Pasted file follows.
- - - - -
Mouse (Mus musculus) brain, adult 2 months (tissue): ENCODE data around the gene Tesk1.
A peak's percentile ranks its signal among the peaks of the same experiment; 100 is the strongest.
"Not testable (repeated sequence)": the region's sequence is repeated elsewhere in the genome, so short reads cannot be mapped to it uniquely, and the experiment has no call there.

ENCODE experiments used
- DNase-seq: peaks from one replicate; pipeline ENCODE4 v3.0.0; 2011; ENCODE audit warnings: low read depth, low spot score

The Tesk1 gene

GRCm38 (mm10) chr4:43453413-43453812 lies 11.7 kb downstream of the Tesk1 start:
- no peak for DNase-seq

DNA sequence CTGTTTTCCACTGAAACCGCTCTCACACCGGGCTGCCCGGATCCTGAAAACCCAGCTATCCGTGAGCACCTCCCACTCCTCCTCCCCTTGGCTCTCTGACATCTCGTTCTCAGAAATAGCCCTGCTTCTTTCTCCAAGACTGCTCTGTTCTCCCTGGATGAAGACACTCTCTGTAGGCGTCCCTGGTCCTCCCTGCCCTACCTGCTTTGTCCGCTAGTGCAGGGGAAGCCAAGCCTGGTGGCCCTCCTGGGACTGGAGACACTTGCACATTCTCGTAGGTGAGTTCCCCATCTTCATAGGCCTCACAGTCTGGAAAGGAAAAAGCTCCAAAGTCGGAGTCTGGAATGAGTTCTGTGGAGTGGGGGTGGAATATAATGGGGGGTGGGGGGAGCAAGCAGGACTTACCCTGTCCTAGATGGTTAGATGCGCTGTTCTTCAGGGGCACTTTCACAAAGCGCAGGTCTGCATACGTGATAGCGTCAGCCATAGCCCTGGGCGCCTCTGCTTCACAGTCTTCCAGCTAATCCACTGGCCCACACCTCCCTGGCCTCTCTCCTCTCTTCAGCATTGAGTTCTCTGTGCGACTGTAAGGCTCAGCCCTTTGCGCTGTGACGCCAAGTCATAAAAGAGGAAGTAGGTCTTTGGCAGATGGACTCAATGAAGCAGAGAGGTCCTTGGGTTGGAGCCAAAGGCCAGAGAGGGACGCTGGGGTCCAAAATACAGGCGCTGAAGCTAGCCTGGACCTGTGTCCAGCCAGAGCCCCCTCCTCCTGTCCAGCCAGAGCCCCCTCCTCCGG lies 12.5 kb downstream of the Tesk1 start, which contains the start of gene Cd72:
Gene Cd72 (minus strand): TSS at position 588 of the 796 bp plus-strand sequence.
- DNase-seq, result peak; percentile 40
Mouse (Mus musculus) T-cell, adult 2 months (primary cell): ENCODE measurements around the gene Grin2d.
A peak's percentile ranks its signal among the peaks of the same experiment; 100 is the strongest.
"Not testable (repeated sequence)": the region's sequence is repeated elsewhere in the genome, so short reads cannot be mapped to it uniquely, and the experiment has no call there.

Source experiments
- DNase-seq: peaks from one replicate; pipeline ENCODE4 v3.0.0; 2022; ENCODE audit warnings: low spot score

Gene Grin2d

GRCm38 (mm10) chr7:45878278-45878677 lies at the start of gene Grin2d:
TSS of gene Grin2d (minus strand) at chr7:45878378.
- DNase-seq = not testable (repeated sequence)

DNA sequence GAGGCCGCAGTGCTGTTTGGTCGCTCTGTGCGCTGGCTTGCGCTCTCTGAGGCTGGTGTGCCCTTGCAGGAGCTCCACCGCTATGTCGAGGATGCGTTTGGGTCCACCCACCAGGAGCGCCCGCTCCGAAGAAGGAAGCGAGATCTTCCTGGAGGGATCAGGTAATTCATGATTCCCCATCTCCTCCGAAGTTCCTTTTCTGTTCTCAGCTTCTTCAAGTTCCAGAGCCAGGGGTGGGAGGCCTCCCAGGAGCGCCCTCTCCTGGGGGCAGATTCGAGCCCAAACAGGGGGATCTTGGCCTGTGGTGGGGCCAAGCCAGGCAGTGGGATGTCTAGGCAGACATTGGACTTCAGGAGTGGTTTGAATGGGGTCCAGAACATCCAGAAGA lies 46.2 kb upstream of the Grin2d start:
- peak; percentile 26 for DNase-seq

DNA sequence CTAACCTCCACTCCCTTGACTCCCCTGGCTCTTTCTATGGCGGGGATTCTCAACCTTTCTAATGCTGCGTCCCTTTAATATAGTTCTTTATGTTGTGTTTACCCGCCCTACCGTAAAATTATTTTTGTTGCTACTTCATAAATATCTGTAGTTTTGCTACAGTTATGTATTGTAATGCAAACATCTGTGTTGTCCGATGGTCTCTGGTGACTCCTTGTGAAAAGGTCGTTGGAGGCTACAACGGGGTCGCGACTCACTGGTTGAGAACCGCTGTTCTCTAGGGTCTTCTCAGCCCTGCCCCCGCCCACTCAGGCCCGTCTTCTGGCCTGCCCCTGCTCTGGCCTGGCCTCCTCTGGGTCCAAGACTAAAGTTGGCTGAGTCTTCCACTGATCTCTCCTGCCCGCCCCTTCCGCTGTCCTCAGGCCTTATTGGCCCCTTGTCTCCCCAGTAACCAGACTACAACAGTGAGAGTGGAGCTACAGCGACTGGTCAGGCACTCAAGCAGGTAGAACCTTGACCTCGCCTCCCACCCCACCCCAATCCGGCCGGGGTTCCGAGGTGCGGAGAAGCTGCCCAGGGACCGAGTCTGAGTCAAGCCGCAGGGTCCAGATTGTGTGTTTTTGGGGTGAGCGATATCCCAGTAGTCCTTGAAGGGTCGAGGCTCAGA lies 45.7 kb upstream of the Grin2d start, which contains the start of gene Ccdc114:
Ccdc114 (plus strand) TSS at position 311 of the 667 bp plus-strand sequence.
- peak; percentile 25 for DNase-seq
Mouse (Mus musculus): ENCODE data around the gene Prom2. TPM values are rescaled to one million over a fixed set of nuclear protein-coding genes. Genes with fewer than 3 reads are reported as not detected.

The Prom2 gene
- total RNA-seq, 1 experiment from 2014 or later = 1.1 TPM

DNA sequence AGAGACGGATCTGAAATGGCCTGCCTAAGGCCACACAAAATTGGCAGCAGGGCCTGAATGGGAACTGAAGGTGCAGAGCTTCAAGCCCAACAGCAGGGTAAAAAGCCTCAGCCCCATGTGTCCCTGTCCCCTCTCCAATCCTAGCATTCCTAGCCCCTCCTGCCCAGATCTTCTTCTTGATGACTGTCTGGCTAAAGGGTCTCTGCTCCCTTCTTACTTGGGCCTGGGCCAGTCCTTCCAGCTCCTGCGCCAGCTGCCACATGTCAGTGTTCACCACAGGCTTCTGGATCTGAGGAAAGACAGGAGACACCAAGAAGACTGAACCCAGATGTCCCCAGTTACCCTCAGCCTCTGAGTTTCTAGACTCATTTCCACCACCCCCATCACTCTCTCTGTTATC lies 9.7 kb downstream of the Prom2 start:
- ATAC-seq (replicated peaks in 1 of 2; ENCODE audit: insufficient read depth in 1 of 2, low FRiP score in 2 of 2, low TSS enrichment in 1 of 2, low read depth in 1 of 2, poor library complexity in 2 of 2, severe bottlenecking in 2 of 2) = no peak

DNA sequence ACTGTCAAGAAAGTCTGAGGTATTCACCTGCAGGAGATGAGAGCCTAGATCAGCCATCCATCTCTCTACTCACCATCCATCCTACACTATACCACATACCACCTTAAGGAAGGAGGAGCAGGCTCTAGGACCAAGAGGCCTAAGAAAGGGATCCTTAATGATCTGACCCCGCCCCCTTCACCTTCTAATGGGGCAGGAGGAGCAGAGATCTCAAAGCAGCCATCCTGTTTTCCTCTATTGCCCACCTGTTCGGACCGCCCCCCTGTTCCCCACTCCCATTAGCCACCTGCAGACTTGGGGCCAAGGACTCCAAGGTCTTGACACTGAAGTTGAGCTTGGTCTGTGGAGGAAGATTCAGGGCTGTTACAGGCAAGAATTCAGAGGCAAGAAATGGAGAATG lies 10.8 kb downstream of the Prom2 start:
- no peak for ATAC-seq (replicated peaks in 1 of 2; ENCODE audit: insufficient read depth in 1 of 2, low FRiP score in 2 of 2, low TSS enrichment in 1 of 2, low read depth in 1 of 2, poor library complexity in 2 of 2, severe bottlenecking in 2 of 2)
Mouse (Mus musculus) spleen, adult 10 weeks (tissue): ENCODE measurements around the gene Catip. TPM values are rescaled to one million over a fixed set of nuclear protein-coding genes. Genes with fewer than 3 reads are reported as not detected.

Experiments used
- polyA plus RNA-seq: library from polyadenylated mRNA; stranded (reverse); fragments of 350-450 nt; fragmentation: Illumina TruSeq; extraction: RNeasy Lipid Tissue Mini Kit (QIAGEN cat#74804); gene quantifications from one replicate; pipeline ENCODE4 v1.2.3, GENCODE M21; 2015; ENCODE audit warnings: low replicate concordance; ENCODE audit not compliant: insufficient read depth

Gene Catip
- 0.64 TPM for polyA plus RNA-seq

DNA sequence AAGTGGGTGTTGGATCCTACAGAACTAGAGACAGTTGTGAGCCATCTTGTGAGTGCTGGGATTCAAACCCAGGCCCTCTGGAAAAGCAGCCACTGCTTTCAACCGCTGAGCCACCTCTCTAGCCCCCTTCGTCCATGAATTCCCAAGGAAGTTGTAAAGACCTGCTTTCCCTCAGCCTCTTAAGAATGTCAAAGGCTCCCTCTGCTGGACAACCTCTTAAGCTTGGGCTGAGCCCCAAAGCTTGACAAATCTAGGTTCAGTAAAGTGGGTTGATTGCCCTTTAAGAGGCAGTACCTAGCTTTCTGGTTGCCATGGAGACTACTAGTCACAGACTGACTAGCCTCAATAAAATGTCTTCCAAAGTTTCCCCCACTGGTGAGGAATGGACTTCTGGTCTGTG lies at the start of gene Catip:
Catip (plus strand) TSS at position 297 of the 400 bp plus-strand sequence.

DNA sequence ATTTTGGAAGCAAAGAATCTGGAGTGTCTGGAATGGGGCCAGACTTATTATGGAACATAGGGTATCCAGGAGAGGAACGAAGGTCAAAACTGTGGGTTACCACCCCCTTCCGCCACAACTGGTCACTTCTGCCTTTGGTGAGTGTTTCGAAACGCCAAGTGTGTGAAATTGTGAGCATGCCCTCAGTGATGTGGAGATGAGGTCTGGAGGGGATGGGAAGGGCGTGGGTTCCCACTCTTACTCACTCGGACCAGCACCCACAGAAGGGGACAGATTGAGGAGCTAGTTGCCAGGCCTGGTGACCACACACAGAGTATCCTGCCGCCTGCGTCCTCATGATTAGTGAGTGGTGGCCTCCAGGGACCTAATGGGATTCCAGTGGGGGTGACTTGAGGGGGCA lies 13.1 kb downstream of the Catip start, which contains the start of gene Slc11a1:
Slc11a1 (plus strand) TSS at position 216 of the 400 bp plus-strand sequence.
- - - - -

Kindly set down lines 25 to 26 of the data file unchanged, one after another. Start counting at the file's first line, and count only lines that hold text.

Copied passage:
- peak; percentile 25 for DNase-seq
Mouse (Mus musculus): ENCODE data around the gene Prom2. TPM values are rescaled to one million over a fixed set of nuclear protein-coding genes. Genes with fewer than 3 reads are reported as not detected.